Indeed it does, and in my case we are fortunate in having built up good relations with key clients who provide most of our work*. To continue with my earlier analogy this is like moving to a new town and looking in the yellow pages for a garage to do your car servicing (hence why the RAO scheme and the IFA are important).

Mercenary also makes the very good point that

Quote:quote:...developers in [his] region are put off by contingencies in tenders and prefer a fixed price. It makes for very risky tendering

It does indeed, and this is a problem that we all have to face and deal across the country. As archaeologists we are almost unique in this! Unlike a builder, who can quantity survey down to the last brick, we are always guessing how to price archaeology. It might be a lovely deeply stratified site all they way back to the Iron Age, or all post-Roman deposits may have been removed by the 1830's factory. Unfortunately this is the nature of the Beast (not Beer Beast - he always needs a contingency at the end of the night for a kebab if I recallBig Grin) and it will always be with us. Archaeological pricing is rather like taking your car in to the garage because it needs a new wheelbearing and then finding that the track rod ends need doing as well. A good garage will warn you in advance of the likelihood of this - based on their own experience of that make/model/mileage etc - and of the probable cost.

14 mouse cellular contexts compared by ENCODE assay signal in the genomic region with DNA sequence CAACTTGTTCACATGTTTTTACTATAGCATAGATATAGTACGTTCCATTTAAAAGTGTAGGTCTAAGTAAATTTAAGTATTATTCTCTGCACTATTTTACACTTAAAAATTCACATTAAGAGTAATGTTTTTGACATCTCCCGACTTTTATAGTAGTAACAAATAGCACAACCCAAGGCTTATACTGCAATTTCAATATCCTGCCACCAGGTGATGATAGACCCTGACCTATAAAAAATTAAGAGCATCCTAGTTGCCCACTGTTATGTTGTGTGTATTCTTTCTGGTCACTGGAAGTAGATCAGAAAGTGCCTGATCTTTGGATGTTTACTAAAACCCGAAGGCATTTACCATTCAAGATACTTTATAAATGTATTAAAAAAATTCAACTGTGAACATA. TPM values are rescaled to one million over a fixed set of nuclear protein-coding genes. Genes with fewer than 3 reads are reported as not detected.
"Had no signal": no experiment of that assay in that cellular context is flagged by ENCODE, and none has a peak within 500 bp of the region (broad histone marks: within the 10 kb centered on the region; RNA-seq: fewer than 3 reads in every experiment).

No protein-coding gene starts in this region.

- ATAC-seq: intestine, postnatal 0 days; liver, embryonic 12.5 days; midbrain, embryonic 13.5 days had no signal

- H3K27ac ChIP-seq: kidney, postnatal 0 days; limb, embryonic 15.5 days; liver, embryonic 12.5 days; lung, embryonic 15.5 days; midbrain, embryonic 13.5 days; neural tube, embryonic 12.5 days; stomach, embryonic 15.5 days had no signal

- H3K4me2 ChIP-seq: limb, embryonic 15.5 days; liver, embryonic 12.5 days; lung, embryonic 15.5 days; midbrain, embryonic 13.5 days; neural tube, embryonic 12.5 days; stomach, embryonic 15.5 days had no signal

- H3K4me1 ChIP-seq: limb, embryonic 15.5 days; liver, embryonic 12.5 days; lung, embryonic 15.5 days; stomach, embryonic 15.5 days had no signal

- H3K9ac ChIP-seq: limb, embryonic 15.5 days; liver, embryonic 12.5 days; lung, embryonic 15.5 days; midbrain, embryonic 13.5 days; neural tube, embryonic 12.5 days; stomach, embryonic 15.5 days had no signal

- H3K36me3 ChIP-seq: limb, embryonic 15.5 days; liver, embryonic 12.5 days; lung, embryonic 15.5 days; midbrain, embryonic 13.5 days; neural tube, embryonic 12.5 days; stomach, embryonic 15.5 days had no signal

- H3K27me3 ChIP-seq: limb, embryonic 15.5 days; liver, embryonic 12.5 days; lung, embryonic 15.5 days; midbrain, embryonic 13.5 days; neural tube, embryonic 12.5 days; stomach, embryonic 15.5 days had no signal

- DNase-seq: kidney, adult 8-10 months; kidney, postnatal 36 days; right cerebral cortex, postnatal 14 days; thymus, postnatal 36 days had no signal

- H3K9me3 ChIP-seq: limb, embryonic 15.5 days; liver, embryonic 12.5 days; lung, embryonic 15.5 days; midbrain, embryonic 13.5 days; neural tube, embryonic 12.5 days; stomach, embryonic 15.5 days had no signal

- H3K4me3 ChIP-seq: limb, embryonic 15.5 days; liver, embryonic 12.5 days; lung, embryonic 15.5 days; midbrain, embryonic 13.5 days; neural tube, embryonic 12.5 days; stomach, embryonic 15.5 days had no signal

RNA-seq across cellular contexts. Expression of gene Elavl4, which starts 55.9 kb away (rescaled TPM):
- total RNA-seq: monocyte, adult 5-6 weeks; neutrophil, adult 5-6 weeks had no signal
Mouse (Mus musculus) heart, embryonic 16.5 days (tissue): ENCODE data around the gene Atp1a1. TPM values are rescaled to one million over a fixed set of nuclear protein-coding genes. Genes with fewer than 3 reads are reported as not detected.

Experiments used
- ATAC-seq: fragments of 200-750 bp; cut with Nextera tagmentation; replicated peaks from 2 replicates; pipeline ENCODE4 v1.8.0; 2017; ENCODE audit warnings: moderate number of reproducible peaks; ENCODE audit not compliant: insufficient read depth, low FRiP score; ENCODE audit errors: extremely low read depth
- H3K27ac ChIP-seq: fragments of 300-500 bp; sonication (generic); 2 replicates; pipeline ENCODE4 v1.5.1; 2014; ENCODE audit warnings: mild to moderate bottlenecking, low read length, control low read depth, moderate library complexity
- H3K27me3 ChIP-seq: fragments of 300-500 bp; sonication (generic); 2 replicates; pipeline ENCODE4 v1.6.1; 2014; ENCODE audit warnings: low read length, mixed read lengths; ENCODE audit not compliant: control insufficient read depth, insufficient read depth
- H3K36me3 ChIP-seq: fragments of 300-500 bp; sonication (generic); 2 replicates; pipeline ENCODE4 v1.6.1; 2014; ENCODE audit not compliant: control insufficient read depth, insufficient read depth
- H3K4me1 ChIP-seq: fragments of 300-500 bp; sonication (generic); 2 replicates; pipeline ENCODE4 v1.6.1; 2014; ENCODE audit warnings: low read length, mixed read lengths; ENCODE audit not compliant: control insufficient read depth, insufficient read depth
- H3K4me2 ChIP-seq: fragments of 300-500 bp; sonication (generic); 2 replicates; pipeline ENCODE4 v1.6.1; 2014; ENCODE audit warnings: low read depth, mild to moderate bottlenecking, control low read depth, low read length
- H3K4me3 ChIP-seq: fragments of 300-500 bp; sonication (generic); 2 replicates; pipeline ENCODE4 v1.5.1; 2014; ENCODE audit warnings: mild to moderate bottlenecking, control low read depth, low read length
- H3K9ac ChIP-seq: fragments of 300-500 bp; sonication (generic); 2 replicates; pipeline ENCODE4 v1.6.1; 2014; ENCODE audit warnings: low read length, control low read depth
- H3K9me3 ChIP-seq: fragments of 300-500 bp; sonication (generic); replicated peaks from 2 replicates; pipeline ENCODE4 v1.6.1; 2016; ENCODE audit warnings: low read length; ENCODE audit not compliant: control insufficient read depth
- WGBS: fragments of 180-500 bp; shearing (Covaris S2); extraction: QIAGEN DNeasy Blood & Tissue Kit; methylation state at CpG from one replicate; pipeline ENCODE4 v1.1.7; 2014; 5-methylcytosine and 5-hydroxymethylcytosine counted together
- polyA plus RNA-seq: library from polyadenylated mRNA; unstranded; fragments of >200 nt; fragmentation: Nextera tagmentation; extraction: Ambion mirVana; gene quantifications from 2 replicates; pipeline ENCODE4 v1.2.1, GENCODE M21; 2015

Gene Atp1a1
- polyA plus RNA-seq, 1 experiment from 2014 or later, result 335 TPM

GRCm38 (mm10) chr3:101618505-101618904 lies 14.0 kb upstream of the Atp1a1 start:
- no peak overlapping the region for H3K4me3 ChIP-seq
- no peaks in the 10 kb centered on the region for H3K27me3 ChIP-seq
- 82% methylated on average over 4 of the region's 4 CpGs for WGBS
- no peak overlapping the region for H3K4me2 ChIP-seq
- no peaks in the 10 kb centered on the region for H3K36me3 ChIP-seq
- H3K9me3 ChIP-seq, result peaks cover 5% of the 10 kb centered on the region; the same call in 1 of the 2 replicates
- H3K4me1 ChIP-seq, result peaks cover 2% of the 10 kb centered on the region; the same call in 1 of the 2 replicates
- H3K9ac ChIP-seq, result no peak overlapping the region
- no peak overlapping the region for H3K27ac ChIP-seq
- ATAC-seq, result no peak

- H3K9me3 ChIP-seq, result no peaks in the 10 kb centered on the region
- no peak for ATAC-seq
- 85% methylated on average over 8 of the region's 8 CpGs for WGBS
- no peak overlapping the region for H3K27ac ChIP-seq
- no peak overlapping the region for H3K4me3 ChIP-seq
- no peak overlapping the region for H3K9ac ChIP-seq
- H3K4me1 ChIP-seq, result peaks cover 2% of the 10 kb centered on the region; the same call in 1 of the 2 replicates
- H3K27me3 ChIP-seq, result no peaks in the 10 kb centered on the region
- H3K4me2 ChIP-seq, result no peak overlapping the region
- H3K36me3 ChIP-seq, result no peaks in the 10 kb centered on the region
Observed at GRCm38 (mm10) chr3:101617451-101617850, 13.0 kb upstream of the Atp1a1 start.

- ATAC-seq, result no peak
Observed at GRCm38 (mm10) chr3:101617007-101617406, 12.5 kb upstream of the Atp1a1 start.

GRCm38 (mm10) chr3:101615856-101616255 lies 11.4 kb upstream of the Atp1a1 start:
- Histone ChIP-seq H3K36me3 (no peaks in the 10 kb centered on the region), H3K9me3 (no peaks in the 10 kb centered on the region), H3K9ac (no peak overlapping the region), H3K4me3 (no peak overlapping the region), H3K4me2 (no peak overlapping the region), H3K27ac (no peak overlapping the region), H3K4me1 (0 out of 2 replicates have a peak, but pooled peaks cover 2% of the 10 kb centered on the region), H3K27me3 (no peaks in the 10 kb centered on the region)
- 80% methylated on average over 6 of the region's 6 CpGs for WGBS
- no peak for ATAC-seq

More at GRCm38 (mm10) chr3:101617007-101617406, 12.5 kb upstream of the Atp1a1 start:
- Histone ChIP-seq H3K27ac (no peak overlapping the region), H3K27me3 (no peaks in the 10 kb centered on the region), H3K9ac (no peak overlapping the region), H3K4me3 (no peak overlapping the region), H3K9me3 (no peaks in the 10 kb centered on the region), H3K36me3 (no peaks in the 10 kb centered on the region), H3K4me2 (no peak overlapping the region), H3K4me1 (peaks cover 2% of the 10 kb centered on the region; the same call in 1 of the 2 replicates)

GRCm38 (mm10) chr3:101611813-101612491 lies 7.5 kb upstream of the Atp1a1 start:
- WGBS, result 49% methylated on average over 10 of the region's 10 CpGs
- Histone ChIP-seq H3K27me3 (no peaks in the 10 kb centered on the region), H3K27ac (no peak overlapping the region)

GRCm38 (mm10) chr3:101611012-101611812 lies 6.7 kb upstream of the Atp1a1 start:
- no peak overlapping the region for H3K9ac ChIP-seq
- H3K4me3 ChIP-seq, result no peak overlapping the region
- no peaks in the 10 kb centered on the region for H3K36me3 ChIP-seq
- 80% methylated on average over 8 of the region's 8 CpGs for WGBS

I am in two minds about contingencies. I agree that they are good for precisely this sort of eventuality, but I have known them to be used rather unscrupulously as a tender-winning strategy - ie. put the 'headline figure' down but bung all the expensive stuff (which you know will be required) as a contingency.

Stopping this is down to curators (or consultants as 1man points out), who must ensure that the WSI matches the specification.

Again though I go back to my earlier point - I think the main objection that developers have is not so much cost but effect on timescale. Transparency in tendering is the key to explaining this.